Predators:
As with most organisms that reproduce via planktonic larvae, the mortality of A. pisonii is high. On average, it is estimated that only 0.04% of larvae live to become newly settled juveniles. Of those, about 17% reach an adult size of 1.8 cm (Warner 1967). One reason for mass mortality is the high level of predation. While in the water column, the larvae of A. pisonii may be preyed upon by a variety of other zooplankton, small fishes and benthic filter feeders like barnacles, hydroids and anemones. Once the mangrove tree crab reaches adulthood, it has the potential to be preyed upon by birds, mammals and larger crabs such as Goniopsis cruentata (Warner 1967). However, terrestrial predator avoidance in this species appears to be highly developed. Adults have the ability to cling tightly to tree branches and bark, may reach climbing speeds of 1 m/s and have the ability to leap from tree canopies onto mud banks or into the water below (Warner 1977). This jumping behavior may occasionally prove fatal as fishes can also consume A. pisonii when the crabs leap into the water (Díaz & Conde 1989).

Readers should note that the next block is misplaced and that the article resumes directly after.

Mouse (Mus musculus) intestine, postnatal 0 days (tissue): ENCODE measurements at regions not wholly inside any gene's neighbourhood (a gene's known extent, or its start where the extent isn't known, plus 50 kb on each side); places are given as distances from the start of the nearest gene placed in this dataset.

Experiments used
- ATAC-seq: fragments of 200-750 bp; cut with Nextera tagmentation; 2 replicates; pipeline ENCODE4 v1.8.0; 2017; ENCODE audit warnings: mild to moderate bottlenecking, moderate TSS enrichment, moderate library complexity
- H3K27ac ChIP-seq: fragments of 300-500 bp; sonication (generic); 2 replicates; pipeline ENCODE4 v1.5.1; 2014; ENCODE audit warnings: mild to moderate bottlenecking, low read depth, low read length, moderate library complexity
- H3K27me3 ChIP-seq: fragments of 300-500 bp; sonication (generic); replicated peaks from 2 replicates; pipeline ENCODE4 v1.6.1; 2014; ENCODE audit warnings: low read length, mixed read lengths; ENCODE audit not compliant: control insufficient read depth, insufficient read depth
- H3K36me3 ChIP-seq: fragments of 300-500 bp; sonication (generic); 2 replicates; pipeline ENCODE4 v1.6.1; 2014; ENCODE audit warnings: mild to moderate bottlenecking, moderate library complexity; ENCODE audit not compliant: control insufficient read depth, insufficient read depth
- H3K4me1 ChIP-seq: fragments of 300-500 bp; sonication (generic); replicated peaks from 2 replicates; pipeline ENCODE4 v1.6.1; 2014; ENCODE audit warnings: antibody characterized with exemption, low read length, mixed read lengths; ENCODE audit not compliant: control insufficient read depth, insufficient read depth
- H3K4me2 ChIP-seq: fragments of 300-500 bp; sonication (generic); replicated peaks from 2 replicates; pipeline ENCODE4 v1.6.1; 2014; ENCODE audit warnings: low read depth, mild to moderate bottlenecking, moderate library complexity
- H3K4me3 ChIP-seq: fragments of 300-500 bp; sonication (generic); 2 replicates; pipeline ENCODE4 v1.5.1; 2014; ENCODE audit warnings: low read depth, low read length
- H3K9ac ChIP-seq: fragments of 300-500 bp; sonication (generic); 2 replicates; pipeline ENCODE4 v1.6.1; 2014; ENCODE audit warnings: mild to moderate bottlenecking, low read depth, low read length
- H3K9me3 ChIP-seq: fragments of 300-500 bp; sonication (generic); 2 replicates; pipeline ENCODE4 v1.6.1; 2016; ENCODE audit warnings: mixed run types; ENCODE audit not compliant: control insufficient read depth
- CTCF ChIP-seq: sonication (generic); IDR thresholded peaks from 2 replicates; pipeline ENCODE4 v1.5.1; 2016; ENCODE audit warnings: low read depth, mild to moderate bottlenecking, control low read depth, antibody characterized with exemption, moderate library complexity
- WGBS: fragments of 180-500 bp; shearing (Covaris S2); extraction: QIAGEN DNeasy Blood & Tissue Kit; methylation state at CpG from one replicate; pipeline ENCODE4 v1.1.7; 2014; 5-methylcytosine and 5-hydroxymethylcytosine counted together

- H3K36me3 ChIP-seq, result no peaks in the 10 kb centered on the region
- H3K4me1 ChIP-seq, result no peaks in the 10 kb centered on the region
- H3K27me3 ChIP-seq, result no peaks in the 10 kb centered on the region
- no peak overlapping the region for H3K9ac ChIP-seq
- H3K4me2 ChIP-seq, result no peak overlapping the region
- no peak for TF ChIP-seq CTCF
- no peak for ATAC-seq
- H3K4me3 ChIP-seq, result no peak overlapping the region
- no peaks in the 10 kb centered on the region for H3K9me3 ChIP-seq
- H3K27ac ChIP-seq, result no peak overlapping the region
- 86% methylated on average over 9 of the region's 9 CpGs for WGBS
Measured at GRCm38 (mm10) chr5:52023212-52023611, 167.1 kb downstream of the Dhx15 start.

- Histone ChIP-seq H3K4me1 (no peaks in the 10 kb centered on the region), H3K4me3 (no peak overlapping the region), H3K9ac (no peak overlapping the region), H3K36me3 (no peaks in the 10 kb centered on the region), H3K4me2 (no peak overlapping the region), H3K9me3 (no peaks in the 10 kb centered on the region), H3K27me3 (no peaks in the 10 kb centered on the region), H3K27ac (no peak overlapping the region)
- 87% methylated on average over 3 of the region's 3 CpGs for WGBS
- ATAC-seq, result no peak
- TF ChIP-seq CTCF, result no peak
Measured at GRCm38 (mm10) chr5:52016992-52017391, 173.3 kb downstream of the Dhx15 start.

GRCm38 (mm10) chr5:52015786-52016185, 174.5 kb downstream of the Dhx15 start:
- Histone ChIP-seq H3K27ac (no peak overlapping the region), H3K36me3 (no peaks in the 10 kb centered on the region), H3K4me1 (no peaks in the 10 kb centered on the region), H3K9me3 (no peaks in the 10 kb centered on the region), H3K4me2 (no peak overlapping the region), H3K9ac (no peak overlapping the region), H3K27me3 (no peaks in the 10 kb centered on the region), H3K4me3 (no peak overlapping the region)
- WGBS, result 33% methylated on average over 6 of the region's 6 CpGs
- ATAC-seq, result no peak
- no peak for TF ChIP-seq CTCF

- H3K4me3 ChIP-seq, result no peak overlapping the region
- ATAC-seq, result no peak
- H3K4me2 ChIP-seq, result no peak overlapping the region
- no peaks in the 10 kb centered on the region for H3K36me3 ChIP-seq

Social Behavior & Territoriality:
Like many decapod crustaceans, mangrove tree crabs have developed social behaviors and territoriality. Females are most always subordinate, relegating physical disputes to the males in the population. Males have larger, more developed chelae, or claws, which they use to push each other during aggressive encounters concerning territory or mate choice (Warner 1970). Once a home range has been established, individuals may inhabit the same area for periods of several weeks to months (Warner 1970).

Associated Species:
As common inhabitants of mangrove canopies, A. pisonii are associated with other fauna dwelling in these habitats, including: birds, snakes, lizards, insects, snails, small mammals and other crabs. For a more extensive list of species found in the mangrove forests of the Indian River Lagoon, please refer to the Mangrove Habitats page of this inventory.


VI. SPECIAL STATUS

Special Status:
None

Benefit to the IRL:
In addition to contributing the majority of herbivory in many mangrove habitats, A. pisonii impacts lagoon ecosystems as an important producer of zooplankton to the surrounding water column. The production of thousands of crab zoeae is thought to be one of the main pathways of energy transfer between benthic and pelagic food webs (Schwamborn et al. 1999, Schwamborn et al. 2002, Schwamborn & Saint-Paul 1996). These zoeae join other invertebrate larvae that are consumed by a variety of organisms in and around mangrove communities.